The Japanese Net Cafe Refugees

Shiho Fukada has created a three part documentary portrait series which looks at different aspects of Japanese culture. These are:

Overworked to Suicide

After the recession of the 1990s, Japan's white collar salarymen increasingly must work arduous hours for fear of losing their jobs. This often leads to depression and suicide.

Net Cafe Refugees

Internet cafes have existed in Japan for over a decade, but in the mid 2000's, customers began using these spaces as living quarters. Internet cafe refugees are mostly temporary employees, their salary too low to rent their own apartments.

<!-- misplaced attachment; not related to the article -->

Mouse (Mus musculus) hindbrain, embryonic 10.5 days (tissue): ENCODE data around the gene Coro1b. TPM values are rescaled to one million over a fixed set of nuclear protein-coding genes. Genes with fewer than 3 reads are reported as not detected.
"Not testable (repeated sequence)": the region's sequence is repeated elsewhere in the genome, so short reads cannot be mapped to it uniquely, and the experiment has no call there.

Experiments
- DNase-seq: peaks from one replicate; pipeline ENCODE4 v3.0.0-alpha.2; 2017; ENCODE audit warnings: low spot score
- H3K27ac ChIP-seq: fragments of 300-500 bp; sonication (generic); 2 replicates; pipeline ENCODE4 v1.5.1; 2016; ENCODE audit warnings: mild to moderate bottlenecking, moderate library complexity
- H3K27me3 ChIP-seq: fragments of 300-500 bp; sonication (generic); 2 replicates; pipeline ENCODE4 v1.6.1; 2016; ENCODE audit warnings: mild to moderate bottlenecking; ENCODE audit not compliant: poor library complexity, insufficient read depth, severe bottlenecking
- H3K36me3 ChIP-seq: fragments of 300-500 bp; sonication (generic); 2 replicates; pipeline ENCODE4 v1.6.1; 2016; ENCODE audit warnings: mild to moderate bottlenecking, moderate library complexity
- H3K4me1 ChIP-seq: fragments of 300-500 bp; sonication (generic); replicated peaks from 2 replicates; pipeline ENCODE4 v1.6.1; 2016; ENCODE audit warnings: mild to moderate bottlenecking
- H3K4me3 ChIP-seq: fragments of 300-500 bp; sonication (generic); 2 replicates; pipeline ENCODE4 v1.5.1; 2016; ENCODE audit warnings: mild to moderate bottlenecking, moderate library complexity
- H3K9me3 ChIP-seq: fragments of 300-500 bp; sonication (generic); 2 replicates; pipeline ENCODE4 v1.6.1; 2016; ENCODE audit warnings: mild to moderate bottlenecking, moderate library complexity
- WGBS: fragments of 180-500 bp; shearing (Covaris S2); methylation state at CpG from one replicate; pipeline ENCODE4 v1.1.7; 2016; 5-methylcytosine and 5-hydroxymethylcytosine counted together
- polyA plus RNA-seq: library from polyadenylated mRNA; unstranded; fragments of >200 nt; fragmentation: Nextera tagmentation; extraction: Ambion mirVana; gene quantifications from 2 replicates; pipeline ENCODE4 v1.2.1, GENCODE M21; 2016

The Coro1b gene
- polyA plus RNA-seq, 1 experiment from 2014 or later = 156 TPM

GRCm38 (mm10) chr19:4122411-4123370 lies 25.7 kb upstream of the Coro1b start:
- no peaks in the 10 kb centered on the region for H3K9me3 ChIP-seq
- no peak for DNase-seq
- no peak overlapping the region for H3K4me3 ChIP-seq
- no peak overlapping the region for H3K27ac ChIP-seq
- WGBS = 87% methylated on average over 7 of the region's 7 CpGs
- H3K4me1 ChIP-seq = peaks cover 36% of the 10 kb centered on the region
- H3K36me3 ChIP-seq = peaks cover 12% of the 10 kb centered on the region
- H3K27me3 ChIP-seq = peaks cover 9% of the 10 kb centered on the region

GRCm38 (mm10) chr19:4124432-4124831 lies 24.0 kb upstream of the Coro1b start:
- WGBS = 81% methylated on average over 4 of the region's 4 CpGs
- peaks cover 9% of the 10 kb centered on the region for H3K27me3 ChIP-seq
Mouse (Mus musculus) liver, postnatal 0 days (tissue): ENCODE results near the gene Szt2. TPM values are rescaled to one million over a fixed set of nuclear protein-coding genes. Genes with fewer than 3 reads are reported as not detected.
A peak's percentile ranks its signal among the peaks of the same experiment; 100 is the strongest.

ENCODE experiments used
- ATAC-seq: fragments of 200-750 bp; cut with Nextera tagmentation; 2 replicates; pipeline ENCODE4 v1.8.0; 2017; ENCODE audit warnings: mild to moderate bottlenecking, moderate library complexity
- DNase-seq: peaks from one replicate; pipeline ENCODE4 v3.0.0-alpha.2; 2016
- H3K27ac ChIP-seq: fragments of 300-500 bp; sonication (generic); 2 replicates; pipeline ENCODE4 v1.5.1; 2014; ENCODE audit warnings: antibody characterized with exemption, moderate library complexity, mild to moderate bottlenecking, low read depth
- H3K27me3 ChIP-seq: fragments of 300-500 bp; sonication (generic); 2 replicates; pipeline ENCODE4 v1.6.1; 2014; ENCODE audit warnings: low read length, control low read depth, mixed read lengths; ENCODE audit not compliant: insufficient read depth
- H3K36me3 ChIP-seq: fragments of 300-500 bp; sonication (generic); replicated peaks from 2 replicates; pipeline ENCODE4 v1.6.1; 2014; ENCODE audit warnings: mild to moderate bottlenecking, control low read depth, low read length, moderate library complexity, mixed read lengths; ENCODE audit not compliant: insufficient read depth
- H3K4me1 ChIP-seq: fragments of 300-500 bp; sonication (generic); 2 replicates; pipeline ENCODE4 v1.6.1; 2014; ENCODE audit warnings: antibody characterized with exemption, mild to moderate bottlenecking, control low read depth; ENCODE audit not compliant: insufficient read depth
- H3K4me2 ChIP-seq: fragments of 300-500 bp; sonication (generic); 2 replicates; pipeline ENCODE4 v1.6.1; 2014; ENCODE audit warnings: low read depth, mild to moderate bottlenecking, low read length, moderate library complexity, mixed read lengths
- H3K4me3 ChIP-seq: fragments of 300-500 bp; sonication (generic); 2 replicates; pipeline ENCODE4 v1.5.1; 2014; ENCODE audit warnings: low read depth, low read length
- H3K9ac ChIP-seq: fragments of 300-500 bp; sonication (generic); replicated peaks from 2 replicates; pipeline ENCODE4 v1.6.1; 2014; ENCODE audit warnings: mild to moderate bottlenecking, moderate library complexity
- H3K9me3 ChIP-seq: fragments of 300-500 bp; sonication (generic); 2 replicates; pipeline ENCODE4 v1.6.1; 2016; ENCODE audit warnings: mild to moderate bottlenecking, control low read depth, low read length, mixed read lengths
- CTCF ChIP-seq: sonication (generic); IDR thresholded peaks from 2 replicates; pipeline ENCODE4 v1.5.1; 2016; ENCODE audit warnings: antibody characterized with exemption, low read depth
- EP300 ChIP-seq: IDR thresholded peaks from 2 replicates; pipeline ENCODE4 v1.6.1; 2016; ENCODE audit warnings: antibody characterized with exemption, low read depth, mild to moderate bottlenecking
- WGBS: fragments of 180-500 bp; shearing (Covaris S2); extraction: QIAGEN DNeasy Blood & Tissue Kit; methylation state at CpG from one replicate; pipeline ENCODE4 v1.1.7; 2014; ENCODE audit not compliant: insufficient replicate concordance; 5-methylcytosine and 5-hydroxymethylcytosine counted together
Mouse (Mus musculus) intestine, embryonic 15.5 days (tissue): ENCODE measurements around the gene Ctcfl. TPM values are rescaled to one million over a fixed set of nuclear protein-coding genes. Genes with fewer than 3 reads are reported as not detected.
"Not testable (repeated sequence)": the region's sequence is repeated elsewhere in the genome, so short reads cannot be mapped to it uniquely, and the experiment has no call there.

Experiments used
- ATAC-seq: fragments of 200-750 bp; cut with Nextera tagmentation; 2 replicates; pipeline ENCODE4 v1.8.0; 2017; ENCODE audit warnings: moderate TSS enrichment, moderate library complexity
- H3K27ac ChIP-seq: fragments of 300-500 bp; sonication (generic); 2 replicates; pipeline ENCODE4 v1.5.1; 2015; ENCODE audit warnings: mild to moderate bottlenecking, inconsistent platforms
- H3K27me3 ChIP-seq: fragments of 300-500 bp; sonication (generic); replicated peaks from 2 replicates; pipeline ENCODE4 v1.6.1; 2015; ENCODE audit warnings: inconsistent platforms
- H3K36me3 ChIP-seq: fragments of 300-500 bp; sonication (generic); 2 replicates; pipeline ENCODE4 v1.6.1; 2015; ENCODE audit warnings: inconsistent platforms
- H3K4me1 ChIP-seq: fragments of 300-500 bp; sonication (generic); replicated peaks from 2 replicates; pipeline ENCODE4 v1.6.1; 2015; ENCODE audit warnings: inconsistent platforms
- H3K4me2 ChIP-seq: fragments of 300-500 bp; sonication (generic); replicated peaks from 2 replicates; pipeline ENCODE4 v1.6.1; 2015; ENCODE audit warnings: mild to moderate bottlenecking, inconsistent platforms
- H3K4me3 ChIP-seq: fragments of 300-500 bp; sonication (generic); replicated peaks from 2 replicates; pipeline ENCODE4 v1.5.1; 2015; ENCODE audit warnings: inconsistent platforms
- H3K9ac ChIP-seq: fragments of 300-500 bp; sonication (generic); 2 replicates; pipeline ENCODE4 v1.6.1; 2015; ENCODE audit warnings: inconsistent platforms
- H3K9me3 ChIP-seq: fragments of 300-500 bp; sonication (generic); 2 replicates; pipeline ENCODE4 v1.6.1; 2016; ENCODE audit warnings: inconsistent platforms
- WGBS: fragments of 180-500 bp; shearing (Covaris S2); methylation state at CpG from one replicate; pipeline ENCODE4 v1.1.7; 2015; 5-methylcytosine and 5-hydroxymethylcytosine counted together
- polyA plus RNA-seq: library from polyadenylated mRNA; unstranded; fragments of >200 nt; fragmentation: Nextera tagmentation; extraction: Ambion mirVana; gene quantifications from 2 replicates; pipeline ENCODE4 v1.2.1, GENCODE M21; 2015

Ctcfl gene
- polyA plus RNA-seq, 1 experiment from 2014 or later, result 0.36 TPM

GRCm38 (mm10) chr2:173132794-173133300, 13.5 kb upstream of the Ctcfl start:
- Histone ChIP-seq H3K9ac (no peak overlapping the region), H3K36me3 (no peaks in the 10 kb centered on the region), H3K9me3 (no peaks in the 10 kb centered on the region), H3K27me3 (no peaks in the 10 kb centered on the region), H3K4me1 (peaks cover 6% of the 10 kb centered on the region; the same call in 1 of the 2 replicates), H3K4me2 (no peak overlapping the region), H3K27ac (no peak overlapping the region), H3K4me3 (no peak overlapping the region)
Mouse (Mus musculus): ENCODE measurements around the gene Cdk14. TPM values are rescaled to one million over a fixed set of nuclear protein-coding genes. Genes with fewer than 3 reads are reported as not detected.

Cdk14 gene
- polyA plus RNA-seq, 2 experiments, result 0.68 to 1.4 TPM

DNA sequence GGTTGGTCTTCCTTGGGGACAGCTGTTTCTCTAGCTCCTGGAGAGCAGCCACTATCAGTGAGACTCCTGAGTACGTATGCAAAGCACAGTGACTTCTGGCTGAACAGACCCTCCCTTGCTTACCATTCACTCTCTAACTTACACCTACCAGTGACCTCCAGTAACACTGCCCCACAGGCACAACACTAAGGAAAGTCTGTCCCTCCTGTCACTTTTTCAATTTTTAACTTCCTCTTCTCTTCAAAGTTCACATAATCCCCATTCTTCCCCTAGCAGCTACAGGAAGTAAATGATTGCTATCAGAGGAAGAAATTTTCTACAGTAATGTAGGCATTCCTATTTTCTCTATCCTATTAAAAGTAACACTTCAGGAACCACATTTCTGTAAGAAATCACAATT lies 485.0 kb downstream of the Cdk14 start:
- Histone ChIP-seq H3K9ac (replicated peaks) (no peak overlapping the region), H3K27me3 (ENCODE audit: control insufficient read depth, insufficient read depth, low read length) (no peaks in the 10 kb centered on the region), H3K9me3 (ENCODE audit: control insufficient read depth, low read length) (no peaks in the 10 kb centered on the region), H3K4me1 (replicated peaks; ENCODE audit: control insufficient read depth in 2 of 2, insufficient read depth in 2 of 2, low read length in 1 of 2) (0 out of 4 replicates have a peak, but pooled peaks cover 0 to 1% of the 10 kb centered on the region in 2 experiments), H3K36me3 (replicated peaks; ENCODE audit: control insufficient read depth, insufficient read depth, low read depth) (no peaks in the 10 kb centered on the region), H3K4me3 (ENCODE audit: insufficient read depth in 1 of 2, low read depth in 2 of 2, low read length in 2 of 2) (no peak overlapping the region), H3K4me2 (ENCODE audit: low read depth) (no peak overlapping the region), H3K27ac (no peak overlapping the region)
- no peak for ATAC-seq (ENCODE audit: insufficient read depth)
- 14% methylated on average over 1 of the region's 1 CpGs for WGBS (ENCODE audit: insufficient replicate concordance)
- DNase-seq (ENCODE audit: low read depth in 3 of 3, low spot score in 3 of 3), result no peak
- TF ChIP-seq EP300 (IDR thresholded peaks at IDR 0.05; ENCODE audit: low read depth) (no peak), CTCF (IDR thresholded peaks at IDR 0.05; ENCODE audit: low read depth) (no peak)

Dumping Ground

Kamagasaki, Osaka, Japan used to be a thriving day laborer's town. Today, it is home to approximately 25,000 unemployed and elderly men, many of whom are also homeless.

These documentaries provide us with another side to Japan, a society of extremes. Of particular interest to me was the story of the Net Cafe Refugees, a short 10-minute documentary about the world of 24-hour Internet-connected cubicles (manga-kissas) that serve as cheap living quarters for many Japanese living on the edge of society with little money. It is insightful and darkly dystopian in tone but a riveting watch.